The latest swathe of botched executions in the US has once again made headlines across the Atlantic Ocean, with British newspapers expressing outrage at the barbarity of capital punishment and the way it is administered. A particularly thoughtful piece appeared in GQ magazine, in which it was asked whether it really matters whether or not a person suffers when being put to death--surely it is the killing that is wrong, and not just the method of killing. The British Government shares this view, condemning the imposition of death penalty in all circumstances, regardless of the 'humaneness' of the execution.
Abolitionist states can do more than just shake their heads and express their outrage at executions, though. The European Commission has been proactive in ensuring that European states do not inadvertently facilitate the use of the death penalty elsewhere, and has imposed export controls on the drugs that are used in lethal injections. The number of executions in the US has plummeted as a result, with states struggling to get hold of the drugs that they need to kill death row inmates.
Germany has taken further steps to ensure that it is not complicit in the use of the death penalty. German authorities have recently withheld evidence from US military investigators in a homicide case involving military personnel in a base near Kaiserslautern. Staff Sergeant Sean Oliver was charged in March with the murder of Petty Officer 2nd Class Dmitry Chepusov, but German police have held on to crucial bits of evidence, stating that they will not cooperate until there is a guarantee that no death sentence will be imposed as a result of the investigation.
If the Germans are to be applauded for taking a principled stance in stopping the machinery of death from working, then unfortunately the same cannot be said for those states that seem to turn a blind eye to death sentences. Take the case of Andargachew Tsege. A British passport-holder, and resident of the UK, Tsege is currently being held by Ethiopian authorities in Addis Ababa on terrorism-related charges that carry the threat of execution.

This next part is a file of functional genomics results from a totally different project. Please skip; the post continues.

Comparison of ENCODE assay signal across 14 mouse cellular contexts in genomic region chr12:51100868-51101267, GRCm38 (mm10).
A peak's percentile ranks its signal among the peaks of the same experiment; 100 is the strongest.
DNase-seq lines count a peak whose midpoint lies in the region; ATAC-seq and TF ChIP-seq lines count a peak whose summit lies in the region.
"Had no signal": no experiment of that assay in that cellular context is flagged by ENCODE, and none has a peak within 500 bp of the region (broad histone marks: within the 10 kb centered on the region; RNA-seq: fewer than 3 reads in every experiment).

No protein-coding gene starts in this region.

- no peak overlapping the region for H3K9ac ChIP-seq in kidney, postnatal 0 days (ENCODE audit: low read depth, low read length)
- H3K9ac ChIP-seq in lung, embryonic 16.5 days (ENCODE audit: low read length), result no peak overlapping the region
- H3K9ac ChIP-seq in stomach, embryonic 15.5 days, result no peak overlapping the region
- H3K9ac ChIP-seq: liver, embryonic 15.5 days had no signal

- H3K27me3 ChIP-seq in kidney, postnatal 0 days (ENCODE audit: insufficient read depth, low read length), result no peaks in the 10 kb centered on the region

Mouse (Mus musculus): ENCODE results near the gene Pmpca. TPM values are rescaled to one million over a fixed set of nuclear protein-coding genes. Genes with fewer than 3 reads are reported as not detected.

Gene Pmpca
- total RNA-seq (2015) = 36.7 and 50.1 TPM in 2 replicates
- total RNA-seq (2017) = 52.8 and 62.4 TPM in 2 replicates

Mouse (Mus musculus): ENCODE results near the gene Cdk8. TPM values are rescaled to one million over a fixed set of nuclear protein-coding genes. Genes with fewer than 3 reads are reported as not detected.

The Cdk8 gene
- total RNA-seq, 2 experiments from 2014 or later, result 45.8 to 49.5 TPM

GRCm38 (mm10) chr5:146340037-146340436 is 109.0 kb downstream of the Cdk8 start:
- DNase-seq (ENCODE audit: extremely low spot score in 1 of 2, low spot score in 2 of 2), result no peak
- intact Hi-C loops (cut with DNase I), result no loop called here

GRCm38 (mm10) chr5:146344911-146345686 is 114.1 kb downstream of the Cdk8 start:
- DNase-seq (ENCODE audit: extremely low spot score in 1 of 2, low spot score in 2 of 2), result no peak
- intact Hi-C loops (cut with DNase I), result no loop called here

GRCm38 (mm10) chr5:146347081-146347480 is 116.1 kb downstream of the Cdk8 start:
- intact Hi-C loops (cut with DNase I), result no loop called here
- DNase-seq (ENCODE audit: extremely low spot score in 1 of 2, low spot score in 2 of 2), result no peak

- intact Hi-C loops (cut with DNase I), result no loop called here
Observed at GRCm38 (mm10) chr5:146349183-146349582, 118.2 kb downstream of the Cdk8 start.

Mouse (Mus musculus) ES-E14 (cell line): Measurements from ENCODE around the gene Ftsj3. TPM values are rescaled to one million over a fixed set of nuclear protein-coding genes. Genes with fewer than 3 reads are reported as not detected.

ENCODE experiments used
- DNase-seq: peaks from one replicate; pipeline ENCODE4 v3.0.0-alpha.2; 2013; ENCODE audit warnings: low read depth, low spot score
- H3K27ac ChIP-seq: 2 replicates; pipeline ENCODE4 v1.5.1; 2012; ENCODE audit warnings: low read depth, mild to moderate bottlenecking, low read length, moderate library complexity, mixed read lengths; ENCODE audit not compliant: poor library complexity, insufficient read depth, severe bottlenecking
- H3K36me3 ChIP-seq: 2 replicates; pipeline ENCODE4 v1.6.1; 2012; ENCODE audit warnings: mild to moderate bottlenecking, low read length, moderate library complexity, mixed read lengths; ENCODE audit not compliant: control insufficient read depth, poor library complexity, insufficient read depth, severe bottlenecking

Tsege, who was born and brought up in Ethiopia, has been openly critical of the Ethiopian regime, and has lived in the UK as a political refugee since 1979. He is Secretary-General of the Ginbot 7 Movement for Justice, Freedom and Democracy, which is an opposition party that has been outlawed by the Ethiopian government. In 2009, he was tried by an Ethiopian court and sentenced to death for an alleged coup attempt. He was tried again in 2012 on terrorism charges and sentenced to life imprisonment. On both occasions, Tsege was not present in court and so was unable to present a defence, but there is scant evidence that he is guilty of the crimes that he has been accused of.
On June 23, 2014, while in transit in Yemen, Tsege was stopped by Yemeni authorities who promptly extradited him to Ethiopia in violation of international law. He is at risk of multiple human rights abuses, including torture, an unfair trial and, perhaps most serious of all, execution.
As a British passport-holder, the UK is in a position to exert pressure on Ethiopian authorities to release Tsege, or at the very least ensure that Tsege is not subjected to any human rights violations and is spared the death penalty. A prominent Member of the European Parliament has written to the Foreign Secretary to implore him to do all he can to ensure the return of Tsege to his partner and children in London. While the UK generally has a good record for assisting its nationals abroad who face the death penalty, a spokesman for Ginbot 7 has accused the British Government of dragging its heels in this case. According to Ephrem Madebo, UK authorities knew about Tsege's abduction and extradition for almost a week before they acted on the information.
At the time of writing, we can only hope that the UK will follow Germany's lead and take steps to stop the death penalty from being imposed. You can take steps to compel the British authorities to use their power, and on Friday 1st August, 2014, there is a planned peaceful protest outside the Foreign Office to call for Tsege's release.
And if Tsege is eventually executed, bear in mind that he won't die by lethal injection. Ethiopia currently uses a firing squad instead. It has been argued by a judge in the US that firing squads are a more efficient means of execution, and the evidence suggests that there is less scope for error and botched executions. But of course the real question is not how we should kill, but whether we should kill at all, and whether we should sit back and allow other states to kill.